The last time I blogged on treaty change, I wrote that British PM David Cameron's threat to exercise his veto if Britain didn't get what it wanted was just hot air. That's turned out to be very far from the truth. He's actually gone and done it.
My assumption in writing that blog was that Germany and France were perfectly happy to give Cameron the comparatively limited roster of things he was asking for in return for getting the unanimous agreement of the EU 27 to treaty change. Indeed, that is what many British officials believed.
Well, perhaps Germany was, but France certainly wasn't. It's now all too plain what's going on here. It's got nothing to do with saving the euro, though this provides a handy excuse for pushing through federalist fiscal disciplines.
No, what this is really about is French politics. The loss of sovereignty the new "fiscal compact" entails must be as much anathema to French voters as it would be for British ones if the UK was required to do the same thing. The electoral consequences are potentially catastrophic for Nicolas Sarkozy.
Blaming the old enemy for standing in the way of measures that masquerade as solutions to the crisis makes for a useful diversionary tactic. The sticking point – financial regulation – also plays strongly to the gallery and to the present psychology of denial.
It remains an article of faith in Europe that the root cause of the crisis is reckless finance, not the altogether more obvious, but plainly unacceptable, explanation of unsustainable current account imbalances. In any event, Mr Sarkozy will be able to say to his country that he's getting most of what he wanted out of the new European settlement.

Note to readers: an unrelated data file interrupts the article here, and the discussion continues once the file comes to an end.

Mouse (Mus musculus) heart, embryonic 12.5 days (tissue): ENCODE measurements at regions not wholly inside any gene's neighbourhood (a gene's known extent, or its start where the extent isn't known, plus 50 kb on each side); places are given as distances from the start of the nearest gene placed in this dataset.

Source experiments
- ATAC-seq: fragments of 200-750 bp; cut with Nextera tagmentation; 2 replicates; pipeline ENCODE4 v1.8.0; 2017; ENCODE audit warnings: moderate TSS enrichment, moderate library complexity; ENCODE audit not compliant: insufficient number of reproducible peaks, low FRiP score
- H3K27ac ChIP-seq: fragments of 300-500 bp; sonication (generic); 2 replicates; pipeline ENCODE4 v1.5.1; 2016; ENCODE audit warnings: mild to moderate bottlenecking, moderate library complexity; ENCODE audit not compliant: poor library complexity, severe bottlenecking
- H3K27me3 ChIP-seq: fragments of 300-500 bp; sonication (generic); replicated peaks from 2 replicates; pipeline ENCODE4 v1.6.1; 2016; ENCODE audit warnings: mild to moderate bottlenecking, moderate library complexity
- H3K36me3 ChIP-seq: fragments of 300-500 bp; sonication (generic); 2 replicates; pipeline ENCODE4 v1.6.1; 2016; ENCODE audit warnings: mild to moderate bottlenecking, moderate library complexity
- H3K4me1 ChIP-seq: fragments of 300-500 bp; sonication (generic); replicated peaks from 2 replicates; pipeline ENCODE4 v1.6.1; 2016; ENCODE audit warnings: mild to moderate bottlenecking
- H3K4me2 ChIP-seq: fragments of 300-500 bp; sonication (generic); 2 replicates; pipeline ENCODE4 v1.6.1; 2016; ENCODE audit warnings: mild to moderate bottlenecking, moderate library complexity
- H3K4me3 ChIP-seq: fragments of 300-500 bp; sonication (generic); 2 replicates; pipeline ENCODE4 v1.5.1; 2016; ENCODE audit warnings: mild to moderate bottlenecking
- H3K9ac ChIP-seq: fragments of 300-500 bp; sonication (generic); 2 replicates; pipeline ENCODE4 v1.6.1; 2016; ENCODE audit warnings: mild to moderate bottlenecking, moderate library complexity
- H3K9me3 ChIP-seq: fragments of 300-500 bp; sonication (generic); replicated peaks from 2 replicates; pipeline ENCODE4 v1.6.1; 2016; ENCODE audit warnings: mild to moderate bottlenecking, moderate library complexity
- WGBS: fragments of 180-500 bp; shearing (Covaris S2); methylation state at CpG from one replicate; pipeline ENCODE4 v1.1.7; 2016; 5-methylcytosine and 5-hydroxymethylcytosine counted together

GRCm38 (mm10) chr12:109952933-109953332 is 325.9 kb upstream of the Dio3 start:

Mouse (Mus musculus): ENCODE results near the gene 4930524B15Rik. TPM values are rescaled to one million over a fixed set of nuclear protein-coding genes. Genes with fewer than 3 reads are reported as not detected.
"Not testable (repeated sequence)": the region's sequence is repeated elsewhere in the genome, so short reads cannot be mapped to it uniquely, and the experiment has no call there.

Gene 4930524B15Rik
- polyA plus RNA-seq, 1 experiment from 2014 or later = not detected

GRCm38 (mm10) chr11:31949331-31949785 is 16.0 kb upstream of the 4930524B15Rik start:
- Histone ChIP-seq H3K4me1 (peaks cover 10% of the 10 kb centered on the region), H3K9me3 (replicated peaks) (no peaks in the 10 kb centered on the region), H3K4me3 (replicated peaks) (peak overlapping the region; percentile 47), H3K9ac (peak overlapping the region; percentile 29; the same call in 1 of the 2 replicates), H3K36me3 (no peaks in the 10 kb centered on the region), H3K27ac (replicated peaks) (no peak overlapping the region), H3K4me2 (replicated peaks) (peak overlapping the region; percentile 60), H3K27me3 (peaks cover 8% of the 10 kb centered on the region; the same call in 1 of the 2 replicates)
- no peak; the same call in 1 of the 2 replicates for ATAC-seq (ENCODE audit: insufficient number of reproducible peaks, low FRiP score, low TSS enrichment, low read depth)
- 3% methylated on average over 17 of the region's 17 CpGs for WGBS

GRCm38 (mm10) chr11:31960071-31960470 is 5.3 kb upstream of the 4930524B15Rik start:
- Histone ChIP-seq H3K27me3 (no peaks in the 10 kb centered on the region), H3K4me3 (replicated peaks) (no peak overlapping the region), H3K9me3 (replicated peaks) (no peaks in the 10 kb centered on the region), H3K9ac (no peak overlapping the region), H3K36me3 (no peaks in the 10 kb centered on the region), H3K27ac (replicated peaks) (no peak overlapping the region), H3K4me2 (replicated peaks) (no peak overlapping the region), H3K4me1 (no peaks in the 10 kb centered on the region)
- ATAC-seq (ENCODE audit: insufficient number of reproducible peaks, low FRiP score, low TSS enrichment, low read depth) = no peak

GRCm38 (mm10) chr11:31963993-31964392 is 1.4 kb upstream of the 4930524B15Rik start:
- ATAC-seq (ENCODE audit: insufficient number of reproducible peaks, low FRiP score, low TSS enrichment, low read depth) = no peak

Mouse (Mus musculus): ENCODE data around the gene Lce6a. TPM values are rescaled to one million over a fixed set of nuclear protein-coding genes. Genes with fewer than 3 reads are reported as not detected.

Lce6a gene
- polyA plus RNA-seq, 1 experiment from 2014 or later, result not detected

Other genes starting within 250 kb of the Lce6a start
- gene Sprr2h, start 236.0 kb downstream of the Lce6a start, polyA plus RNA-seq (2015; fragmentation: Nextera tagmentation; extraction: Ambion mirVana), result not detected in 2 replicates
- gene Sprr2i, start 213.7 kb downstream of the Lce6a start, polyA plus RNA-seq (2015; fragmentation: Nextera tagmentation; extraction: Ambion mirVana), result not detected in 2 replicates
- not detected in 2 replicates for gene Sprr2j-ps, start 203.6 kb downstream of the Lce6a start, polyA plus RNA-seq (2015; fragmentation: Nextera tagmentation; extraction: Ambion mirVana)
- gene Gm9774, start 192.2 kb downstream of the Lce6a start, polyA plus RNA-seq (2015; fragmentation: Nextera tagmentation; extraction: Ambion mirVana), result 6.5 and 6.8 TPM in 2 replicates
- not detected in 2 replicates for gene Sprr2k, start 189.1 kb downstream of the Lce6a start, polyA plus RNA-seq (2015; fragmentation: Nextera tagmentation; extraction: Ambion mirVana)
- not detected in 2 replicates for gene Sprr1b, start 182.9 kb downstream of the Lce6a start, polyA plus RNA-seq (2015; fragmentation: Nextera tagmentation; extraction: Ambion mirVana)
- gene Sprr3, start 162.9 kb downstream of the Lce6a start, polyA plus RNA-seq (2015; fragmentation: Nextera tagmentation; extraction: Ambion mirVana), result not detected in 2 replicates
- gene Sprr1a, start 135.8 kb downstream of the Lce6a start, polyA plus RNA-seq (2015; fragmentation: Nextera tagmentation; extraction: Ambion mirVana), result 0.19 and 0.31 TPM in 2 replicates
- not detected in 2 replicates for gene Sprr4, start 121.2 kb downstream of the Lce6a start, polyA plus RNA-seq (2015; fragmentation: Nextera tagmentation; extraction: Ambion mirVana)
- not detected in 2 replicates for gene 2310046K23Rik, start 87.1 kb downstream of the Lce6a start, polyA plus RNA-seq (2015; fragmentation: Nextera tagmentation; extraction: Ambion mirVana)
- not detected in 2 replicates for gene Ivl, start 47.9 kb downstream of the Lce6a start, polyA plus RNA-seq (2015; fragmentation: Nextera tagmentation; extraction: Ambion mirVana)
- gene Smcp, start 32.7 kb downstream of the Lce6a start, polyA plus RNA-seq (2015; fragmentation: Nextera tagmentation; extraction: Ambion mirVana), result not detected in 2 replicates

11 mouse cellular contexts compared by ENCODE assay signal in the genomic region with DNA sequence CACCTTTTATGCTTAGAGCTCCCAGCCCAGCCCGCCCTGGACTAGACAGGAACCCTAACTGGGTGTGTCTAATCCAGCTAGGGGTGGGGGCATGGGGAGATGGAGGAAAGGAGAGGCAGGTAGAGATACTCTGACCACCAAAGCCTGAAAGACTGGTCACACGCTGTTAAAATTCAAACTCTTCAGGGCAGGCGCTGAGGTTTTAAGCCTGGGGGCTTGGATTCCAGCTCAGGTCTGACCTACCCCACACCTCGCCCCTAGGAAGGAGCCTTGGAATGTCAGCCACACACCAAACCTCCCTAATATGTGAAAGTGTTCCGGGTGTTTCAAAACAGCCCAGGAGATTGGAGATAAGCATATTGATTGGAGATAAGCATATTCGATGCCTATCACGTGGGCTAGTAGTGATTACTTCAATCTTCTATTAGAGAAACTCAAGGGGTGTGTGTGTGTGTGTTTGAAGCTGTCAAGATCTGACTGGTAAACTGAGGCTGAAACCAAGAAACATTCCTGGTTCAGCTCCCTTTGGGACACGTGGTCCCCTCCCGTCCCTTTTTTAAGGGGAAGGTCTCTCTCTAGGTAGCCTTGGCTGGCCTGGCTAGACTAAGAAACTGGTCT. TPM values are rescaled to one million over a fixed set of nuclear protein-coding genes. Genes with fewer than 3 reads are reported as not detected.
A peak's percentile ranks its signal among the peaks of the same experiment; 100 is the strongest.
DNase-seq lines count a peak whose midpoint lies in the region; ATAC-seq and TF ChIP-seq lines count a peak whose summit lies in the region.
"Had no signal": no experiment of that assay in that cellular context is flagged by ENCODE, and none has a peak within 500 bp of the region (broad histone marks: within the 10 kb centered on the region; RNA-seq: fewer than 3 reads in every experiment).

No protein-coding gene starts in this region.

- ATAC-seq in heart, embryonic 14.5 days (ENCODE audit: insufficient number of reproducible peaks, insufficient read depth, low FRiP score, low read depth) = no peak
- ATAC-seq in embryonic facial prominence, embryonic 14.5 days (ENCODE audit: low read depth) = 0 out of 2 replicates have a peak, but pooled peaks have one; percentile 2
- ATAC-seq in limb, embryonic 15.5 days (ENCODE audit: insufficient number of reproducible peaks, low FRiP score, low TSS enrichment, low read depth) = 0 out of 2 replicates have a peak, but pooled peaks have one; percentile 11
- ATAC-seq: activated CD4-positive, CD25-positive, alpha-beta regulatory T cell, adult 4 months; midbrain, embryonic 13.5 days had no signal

He never wanted treaty change in the first place, but a narrower intergovernmental agreement between the euro 17. He's also succeeded in persuading Angela Merkel to abandon some of the extremer elements of her demands for new fiscal disciplines.
What all this means for markets is at this stage hard to judge. Stock markets were flatlining this morning as everyone attempted to figure out the significance of it all. My own view is that what happened overnight in Brussels is of a great deal more political significance than it is economic.
It is neither positive nor negative for the future of the euro, which is the main issue concerning the markets. In the meantime, the eurozone soldiers on with a plan which policymakers seem to think will restore confidence to markets, but infact has very little bearing on the underlying balance of payments crisis.
There is an old joke about Germans and economics that goes something like this – economics is not rocket science; if it was, the Germans would be much better at it. European policymakers haven't yet fully understood the economics of the single currency, or if they have, they are not admitting to it.
Blaming Anglo-Saxon speculators for your troubles – a French propensity down the ages – is so much easier than properly confronting them.